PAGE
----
A short history of heavy metal music

Heavy metal music isn’t for everybody but for the ones that it does hit, it hits them hard in the soul.

From its powerful lyrics, guitar solos that melt into your heart and some hot banging drum beats, it’s a whole exciting experience on its own. Some deem it too heavy and some play into the stereotype that it’s Satan-worshipping tunes. Despite the rumors, the genre has been going strong since the 1960’s, with new bands and even new genres constantly gaining followers ever since. The history of this fantastic genre hasn’t always been all fun, unicorns and light heartedness, more like a wild and unsmooth path, but it surely brings a punch.

How heavy metal gained its popularity

It all started in the 1960s when two outlandish English bands that you may have heard of, Black Sabbath and Led Zeppelin, decided to unite and create what no one had created before.

Hits like “Dazed and Confused” and “N.I.B.” were tunes unlike any heard before. Heavy guitars and fast drum beats were mind-blowing for youth looking for a way to let out rage.

After the kick starting age of the 60s, Kiss and Deep Purple brought the newly created edgy sounding genre to America and influenced a new crop of listeners.

The 70s saw an even newer blend of genres in metal emerging from the punk scene. The New Wave of British Heavy Metal (often stylized as NWOBHM) breathed new life into metal music. Iron Maiden and Motörhead restored faith in new music that was heavy and aggressive. With the recent passing of Motörhead’s bassist and lead singer, Lemmy Kilmister, this particular era of metal has seen a recent resurgence (although we can’t say that really ever actually faded in the first place).

One of the main acts of the heavy metal scene is by far, without any sort of doubt, love them or hate them but you got to give it to them that they’re one of the most influential bands of all time: Metallica. Formed by frontman James Hetfield and drummer Lars Ulrich in the early 1980’s, they’ve released nine albums so far over the course of their history and recently celebrated their 38th year together as a band. “Master of Puppets” has been featured on countless lists as one of the best metal albums to have ever been created, and their legacy lives on to inspire a new group of metal fans.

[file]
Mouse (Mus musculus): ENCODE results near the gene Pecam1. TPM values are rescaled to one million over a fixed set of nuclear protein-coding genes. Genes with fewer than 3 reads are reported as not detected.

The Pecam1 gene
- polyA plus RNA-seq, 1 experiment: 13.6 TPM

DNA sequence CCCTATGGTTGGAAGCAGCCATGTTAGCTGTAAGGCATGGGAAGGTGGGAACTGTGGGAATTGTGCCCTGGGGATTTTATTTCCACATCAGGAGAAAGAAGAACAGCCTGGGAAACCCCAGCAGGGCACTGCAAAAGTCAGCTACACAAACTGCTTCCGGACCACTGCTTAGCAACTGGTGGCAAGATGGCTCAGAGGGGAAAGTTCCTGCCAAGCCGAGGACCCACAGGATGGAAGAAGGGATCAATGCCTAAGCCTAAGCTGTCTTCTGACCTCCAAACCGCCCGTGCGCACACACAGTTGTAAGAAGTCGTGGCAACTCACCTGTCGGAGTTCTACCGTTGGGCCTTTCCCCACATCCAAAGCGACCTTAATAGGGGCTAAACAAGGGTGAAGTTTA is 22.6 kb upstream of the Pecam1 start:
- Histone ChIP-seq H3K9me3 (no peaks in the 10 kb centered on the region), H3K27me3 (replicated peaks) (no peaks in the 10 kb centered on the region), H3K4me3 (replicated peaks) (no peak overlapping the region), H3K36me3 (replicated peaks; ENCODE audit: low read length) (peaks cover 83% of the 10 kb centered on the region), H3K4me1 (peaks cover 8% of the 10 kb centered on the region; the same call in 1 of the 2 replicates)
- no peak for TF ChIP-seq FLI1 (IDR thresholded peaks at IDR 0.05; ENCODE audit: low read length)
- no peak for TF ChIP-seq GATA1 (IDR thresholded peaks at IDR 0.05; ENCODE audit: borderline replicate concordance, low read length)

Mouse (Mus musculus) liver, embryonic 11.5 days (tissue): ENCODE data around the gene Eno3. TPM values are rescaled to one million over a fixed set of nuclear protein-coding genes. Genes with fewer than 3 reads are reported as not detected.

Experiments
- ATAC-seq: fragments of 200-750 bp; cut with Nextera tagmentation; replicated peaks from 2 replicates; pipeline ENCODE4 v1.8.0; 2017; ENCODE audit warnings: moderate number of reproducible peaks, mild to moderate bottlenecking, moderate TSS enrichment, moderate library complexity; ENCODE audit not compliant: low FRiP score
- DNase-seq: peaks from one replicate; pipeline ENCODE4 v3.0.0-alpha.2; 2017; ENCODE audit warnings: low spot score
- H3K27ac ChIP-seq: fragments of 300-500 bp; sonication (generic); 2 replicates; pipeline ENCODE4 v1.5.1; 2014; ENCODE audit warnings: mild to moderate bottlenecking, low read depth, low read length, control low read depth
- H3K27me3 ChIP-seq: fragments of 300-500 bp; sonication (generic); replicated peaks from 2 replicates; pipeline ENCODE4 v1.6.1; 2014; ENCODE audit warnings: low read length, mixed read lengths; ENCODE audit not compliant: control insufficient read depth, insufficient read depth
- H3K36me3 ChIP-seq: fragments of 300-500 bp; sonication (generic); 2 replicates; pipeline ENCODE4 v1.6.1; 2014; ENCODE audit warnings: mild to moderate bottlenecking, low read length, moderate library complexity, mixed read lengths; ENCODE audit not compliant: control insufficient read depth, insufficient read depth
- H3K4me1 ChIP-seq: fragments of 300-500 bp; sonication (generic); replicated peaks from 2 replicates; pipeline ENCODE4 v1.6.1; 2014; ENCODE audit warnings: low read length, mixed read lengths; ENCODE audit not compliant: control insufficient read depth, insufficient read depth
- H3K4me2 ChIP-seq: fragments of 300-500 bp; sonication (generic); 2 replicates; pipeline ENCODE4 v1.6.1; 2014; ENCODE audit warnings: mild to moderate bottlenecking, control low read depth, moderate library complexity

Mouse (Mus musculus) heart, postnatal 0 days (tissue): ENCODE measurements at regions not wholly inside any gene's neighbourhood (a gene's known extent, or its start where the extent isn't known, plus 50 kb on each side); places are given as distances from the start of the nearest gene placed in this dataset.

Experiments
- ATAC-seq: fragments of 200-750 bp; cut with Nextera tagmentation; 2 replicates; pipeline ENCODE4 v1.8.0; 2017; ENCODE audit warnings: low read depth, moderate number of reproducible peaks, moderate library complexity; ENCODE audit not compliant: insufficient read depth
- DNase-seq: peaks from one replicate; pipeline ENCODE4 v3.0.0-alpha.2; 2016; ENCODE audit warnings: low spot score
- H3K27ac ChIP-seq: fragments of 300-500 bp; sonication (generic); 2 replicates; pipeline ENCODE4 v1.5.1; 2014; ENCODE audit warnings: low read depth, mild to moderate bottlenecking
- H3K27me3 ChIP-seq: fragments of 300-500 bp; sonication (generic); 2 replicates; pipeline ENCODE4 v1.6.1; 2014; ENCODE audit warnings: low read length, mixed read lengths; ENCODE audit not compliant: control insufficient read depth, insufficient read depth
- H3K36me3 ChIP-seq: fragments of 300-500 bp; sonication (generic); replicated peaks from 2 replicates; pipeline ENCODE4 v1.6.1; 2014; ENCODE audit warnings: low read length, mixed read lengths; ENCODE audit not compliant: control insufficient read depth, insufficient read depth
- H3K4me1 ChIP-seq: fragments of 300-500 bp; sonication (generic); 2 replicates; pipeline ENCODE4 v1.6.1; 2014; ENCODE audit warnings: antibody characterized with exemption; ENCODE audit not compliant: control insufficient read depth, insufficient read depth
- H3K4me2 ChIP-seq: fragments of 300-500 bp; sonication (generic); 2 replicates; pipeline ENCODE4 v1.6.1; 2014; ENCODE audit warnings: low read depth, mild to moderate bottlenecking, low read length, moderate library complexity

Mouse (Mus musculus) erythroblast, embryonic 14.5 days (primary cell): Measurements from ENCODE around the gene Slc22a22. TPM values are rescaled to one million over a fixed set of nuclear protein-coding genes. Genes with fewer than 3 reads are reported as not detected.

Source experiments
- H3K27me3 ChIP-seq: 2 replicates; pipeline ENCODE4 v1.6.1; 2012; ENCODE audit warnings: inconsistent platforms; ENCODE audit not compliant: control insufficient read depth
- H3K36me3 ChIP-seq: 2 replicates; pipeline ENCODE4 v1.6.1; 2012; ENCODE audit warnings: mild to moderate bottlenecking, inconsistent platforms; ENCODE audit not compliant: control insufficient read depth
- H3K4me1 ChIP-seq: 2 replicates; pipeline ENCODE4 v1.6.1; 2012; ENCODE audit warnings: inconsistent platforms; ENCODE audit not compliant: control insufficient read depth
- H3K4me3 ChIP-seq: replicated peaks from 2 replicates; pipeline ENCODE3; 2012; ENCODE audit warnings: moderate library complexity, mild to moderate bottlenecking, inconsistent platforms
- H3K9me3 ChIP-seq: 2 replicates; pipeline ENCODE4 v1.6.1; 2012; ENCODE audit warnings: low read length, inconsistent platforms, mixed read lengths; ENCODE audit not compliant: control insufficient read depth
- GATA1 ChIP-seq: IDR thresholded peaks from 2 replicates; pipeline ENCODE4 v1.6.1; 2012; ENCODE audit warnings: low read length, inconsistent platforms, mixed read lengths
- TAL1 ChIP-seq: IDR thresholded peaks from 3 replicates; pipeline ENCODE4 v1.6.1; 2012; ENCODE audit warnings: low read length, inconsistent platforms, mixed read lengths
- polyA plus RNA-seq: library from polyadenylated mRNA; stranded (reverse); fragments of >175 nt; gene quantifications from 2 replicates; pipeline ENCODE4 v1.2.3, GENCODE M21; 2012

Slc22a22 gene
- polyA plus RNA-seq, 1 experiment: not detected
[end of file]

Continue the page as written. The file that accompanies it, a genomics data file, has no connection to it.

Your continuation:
Since the 1980’s, metal has widely branched out as artists began to experiment with sounds that were meant to set them apart from one another. Thrash metal began with Slayer being arguably one of the leaders of the genre. Pantera paved the way for groove metal and Death and Opeth slayed the death metal scene. Dream Theater is known for being the forerunners of the progressive metal subgenre, while Bullet for my Valentine covers metalcore.

Popular metal performers that inspire even the youngest of metal fans are Angus Young of the infamous band AC/DC and Till Lindemann of the extremely controversial band Rammstein. Mosh pits, otherwise known as the wall of death, became popular in the late 1980’s during the power metal era and was a way for concert attendees to “get to know each other a bit better”… just kidding, but yeah, it was a unique form of interacting, even for the more introverted people.

Of course with such a complex genre that doesn’t shy away from aggressive and even violent lyrics at times, along came the criticism. Mosh pits and human safety were also under scrutiny, but what outsiders never understand is that this form of “dancing” isn’t filled with hate but with a desire to unite with fellow headbangers.

You could say that heavy metal music is a beautiful mess. It’s loud, it’s in-your-face, at times it mocks reality and it most certainly is angry. It’s not everyone’s cup of tea, and that’s OK. But for some, it’s life-changing and a way to escape from the mediocre day-to-day life. And isn’t that what music is there for anyway?

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